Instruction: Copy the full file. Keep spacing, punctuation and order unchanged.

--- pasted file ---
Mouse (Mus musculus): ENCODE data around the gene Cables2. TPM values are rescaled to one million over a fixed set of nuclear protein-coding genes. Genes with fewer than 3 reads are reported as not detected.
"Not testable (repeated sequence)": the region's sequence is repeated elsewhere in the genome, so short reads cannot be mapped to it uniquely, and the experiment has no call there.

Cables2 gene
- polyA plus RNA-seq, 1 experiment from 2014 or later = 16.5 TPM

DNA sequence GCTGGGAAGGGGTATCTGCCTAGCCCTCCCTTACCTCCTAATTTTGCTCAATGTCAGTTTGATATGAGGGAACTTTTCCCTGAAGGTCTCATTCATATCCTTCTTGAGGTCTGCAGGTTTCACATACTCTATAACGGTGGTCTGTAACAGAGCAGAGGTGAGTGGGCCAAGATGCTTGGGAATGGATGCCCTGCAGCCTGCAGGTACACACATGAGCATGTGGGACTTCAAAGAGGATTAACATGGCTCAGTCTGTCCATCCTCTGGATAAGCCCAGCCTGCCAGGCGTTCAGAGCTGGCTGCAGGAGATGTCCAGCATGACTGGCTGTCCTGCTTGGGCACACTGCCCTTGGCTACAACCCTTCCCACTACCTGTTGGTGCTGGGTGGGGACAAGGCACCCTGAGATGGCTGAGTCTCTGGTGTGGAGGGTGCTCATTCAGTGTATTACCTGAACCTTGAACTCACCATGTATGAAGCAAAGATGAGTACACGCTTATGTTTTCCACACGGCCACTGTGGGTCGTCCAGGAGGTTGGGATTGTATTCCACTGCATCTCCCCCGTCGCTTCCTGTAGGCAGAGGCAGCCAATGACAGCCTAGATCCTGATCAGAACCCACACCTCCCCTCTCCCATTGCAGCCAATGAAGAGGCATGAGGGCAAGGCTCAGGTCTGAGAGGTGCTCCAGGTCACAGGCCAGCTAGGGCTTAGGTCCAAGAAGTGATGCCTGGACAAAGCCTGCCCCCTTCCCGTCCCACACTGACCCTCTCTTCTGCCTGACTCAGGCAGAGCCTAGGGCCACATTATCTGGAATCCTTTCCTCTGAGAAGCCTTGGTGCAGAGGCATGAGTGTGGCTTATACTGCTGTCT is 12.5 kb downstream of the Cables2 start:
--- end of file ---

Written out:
Mouse (Mus musculus): ENCODE data around the gene Cables2. TPM values are rescaled to one million over a fixed set of nuclear protein-coding genes. Genes with fewer than 3 reads are reported as not detected.
"Not testable (repeated sequence)": the region's sequence is repeated elsewhere in the genome, so short reads cannot be mapped to it uniquely, and the experiment has no call there.

Cables2 gene
- polyA plus RNA-seq, 1 experiment from 2014 or later = 16.5 TPM

DNA sequence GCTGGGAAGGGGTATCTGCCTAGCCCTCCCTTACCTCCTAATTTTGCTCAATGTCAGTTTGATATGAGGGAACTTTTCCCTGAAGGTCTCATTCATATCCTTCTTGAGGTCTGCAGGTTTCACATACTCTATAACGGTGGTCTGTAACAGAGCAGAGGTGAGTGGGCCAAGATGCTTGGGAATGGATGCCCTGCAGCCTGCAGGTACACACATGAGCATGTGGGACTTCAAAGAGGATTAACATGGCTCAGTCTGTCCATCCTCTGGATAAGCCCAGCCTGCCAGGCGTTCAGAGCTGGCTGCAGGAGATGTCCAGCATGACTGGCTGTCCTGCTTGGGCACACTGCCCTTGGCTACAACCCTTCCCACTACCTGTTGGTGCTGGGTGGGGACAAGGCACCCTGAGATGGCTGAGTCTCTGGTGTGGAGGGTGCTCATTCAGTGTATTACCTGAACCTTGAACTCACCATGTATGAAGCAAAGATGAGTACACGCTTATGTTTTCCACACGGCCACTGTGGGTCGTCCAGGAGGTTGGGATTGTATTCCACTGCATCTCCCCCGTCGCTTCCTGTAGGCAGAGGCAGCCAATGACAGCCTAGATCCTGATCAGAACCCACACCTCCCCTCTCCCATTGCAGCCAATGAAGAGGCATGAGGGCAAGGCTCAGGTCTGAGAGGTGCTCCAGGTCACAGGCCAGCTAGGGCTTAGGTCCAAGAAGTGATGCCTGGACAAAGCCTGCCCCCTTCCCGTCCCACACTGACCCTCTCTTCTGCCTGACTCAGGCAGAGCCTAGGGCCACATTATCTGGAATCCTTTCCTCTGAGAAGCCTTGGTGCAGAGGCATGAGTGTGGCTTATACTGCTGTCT is 12.5 kb downstream of the Cables2 start: